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### Course: Digital SAT Math>Unit 8

Lesson 1: Factoring quadratic and polynomial expressions: medium

# Structure in expressions — Basic example

Watch Sal work through a basic Structure in expressions problem.

## Want to join the conversation?

• I know how to factor just fine, but its my intuition that fails me. I wouldn't know what the first step to solving this would be
• hi asian here

just LCM the 15 after taking 2 common

3*5 = 15
now see that 3+5 is 8 which is what we need

now just calculate as 5x+3x

pure Nepali method

hope this helped
• These guys are making it way too complicated.
• Whenever you got algebra question or you're practicing algebra question open desmos graphing calculator in next tab

Now what we can do compare LHS AND RHS
L.H.S = 2x²+16x+30 = 2 (x²+8x+15)
R.H.S = 2(x+b)(x+c)*

Cancel 2 from booth side and we'll get
x²+8x+15 = x² + (b+c) + bc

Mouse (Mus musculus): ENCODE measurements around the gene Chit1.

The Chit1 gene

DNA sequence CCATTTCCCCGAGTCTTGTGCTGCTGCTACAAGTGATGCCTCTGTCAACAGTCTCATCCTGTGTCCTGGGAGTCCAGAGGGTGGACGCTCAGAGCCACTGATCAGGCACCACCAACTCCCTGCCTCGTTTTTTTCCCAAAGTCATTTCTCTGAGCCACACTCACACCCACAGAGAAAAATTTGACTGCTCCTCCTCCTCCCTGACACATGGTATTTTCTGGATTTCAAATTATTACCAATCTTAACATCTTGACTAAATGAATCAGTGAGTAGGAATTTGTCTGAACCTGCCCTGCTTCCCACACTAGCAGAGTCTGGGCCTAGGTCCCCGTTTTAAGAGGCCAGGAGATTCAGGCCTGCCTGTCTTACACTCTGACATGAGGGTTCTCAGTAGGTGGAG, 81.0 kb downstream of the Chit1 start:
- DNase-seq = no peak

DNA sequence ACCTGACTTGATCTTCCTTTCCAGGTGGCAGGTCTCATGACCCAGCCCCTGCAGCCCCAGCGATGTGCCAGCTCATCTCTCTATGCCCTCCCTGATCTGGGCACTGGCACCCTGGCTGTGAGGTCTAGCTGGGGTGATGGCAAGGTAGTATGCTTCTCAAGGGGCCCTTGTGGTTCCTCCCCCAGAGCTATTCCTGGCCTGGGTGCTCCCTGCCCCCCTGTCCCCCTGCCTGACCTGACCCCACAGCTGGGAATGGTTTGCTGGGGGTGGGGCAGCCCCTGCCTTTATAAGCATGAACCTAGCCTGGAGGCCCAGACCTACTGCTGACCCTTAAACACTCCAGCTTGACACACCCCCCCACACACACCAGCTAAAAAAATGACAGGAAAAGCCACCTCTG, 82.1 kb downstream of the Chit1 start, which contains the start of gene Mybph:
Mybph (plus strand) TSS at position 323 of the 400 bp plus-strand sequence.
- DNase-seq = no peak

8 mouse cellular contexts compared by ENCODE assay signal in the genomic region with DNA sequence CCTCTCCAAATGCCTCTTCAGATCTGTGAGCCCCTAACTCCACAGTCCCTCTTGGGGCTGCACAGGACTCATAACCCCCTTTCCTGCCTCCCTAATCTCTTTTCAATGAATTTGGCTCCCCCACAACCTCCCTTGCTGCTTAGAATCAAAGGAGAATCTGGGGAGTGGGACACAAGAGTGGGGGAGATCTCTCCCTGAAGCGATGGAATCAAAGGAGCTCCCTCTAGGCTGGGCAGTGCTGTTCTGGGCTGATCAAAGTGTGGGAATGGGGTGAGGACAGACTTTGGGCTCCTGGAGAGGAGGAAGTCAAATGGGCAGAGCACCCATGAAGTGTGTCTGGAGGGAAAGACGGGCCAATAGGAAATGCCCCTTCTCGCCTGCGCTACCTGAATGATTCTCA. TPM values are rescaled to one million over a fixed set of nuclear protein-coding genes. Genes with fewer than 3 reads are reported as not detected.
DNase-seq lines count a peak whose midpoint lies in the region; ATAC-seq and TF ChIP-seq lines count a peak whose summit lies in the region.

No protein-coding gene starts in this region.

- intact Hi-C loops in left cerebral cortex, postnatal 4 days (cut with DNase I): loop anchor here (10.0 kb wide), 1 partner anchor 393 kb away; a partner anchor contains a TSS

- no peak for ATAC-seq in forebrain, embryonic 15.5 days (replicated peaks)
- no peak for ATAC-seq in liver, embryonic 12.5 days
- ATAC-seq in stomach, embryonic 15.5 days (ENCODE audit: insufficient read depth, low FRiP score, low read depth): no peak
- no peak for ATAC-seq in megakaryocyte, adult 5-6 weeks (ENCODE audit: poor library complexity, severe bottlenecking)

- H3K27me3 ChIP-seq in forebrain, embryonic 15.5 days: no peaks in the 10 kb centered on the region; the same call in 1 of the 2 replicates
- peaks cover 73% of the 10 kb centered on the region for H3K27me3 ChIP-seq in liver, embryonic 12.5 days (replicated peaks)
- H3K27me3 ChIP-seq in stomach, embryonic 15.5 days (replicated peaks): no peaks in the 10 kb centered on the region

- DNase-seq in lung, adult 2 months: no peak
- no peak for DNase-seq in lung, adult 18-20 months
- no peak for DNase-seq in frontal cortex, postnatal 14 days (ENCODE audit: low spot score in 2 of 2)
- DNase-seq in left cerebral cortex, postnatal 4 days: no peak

Now Compare L.H.S and R.H.S
i.e. b+c = 8

This question is quite straightforward what if we got question like what's the value of bc + (b-c) or somthing that we need to find both constant

we can use the help of desmos which is built in graphing calculator inside bluebook app and also we can practice in their webside desmos.com

Now plot this eqn b+c = 8 and bc= 15 as x and y variables
x+y=8 & xy=15
Now,You can see intersecting point
(5,3) ==> (x,y) ==> (a,b)
Now you can get your answer a as 5 and b as 3 .
• Isn't the answer -8, but not 8 as it mentioned in the video? Because, having formula ax^2+bx+c ( in our example x^2+8x+15), the sum of x1 and x2 must be equal to -b ( in our example b+c=-8) Why then here we have +8 in the example?
• This can work however -b/a would be equal to -b-c because the roots are -b and -c, not b and c.
-b-c = -8
b+c = 8
• Man guys I just dont get this at all
• factoring is so hard for me. any suggestions?
• I know factoring but i sometimes end up with the wrong answer
• (p+1)^2 can be factored as (p^2+2p+1^2)?
• Yes. expanding this equation makes it look like the below equation:
(p + 1) (p + 1)
(p + 1) (p + 1) = p^2 + p + p + 1^2 = p^2 + 2p + 1

Basically, the parentheses mean you are squaring the whole equation.
If you wanted to square P and 1 separately though, it would look more like this:
P^2 + 1^2 (which is simply P^2 + 1).